Healthcare data storage options
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Healthcare storage technologies may not be the sexiest of topics when it comes to health IT and patient care, but whether or not a healthcare organization is using efficient and effective storage technologies can affect all aspects of a healthcare organization. Efficient data storage is the foundation that makes such things as population health management, big data and cognitive computing possible.
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"There's a need to execute things like population health management initiatives, and in order to do that, you need to be able to take your population data and put it somewhere so you can run analytics off of it," Kate McCarthy, a Forrester Research analyst who focuses on CIOs and health IT, said. "People are starting to understand that there's value in doing more with data than they have been, historically."
That's why hospitals such as Cleveland Clinic are investing in technologies like Hadoop and cognitive computing, McCarthy explained.
While healthcare storage technologies play a key role in hospitals effectively utilizing technologies to make population health management and cognitive computing happen, on the flip side, if a hospital does not have effective or efficient healthcare storage technologies in place, it can lead to performance issues, unwanted downtime and slow the delivery of information, John Ward, CIO at TriHealth, a five-hospital health system in Cincinnati, said. In the healthcare setting, this means delivering care to patients can be slowed down as well.
Not only that, but hospitals and healthcare organizations often have to juggle storage for various types of systems.
"In the health system, we've got imaging storage for PAC [picture archiving and communication] systems and cardiology PAC systems, we have data storage as part of our EHRs, we've got huge data warehouses, big data, and so on, running on storage," Ward said.
TriHealth began experiencing issues with its own storage technology and began to look for an alternative.
Ward explained that TriHealth was having some issues with the VMWare view desktop layout and "we were having some performance issues with our ... what we call 'report shadow', and basically it's part of our data mark for doing reporting out of our EHR. Currently we've got almost 4,000 desktops that run virtually, and we were struggling with given the number of IOPS [input/output operations per second] that we needed to get out of our storage."
Ward added that using efficient and cost-effective healthcare storage technologies not only helps in terms of the delivery of information, but also when it comes to security and encryption. All of this, in turn, leads to the minimization of downtime and the improved delivery of care for patients.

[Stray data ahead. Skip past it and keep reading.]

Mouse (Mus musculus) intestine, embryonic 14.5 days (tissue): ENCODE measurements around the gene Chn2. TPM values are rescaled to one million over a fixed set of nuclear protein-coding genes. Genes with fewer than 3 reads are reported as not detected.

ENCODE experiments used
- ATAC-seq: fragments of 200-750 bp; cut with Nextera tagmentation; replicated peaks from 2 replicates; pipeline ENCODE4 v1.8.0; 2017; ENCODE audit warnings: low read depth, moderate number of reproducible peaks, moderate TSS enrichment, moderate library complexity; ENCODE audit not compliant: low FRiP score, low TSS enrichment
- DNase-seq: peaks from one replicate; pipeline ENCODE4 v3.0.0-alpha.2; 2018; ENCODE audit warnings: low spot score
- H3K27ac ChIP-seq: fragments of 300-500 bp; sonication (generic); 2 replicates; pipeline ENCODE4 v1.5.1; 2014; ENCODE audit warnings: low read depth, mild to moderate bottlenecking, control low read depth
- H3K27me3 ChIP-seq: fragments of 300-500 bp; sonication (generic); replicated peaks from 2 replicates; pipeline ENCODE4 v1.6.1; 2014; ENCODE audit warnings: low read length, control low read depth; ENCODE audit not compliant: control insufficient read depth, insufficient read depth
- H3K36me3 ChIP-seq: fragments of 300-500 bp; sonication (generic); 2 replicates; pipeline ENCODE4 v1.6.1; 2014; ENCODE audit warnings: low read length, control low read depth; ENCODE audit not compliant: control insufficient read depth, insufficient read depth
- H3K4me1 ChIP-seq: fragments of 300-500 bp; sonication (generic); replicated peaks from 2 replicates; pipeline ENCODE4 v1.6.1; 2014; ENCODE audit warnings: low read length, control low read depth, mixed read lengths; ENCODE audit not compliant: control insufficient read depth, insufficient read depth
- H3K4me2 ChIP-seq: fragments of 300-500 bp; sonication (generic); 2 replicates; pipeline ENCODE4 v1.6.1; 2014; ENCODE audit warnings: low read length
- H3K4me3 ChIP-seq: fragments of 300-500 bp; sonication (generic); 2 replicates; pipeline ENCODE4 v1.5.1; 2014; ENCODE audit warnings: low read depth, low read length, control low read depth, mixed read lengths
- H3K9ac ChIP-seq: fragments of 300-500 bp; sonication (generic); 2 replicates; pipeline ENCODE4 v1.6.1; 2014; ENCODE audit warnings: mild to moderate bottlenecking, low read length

"We're one of those businesses that need to run 24/7, and we need to make sure that we can minimize downtime," Ward said.
TriHealth's move to Pure Storage
After conducting a "storage bake-off," Ward said that TriHealth chose Pure Storage's FlashArray technology for their virtual desktops and their EHR.
"Pure [Storage] has really been instrumental in our overall storage strategy by providing a single storage solution that addresses everything from the deduplication to compression, to encryption, and the advantage of it is it's all flash," Ward said.
This has helped TriHealth lower costs from a storage perspective, improve performance and address security needs. Ward added that it has helped TriHealth stay current and create better uptime by providing redundancy across the organization's data centers.
However, Ward highlighted the fact that in addition to being "fast" Pure Storage is also cost-effective.
He explained that before, healthcare organizations would have to buy capacity and buy licenses to the software. "It gets really complicated from a cost perspective," he said. But Pure Storage "allows you to add as you need, and you don't have to make this huge investment upfront in these huge storage frames."
Pure Storage's technology
Pure Storage's CTO of the Americas, Chadd Kenney, said that the company's goal was to "build a box that was ridiculously simple" and "that would be plug-and-play." The Mountain View, Calif., based company used a mixture of technologies to make this happen.
"We incorporate a lot of software intelligence that enables data to be stored in its most efficient format," Kenney said. "We have technology called inline [deduplication]; inline compression; [and] we also use some fun stuff like pattern removal, ... which are older technologies, and it reduces the data set down dramatically, which enables even better economics out of the flash device itself."
Kenney explained that by reducing the data set down, it means organizations don't have to purchase as much hardware. At the same time, Pure Storage is increasing the density of their technology.
"Typically there's racks and racks and racks of disk," Kenney said. "We're cutting down to just maybe a quarter or an eighth of a rack, and we're seeing a great reduction in data center space [and] a great reduction in just the cost to operate the actual components themselves."
Not only does this give people faster access to information, but it also allows for analytics.
"With disk-based architectures of the past, [healthcare organizations] weren't able to get access to information very fast, and in many cases it would take 24 hours, 48 hours or even weeks to run some of the analytics operations," Kenney said. But with flash array technologies like Pure Storage, healthcare organizations can cut that time frame down to anywhere from minutes to hours.
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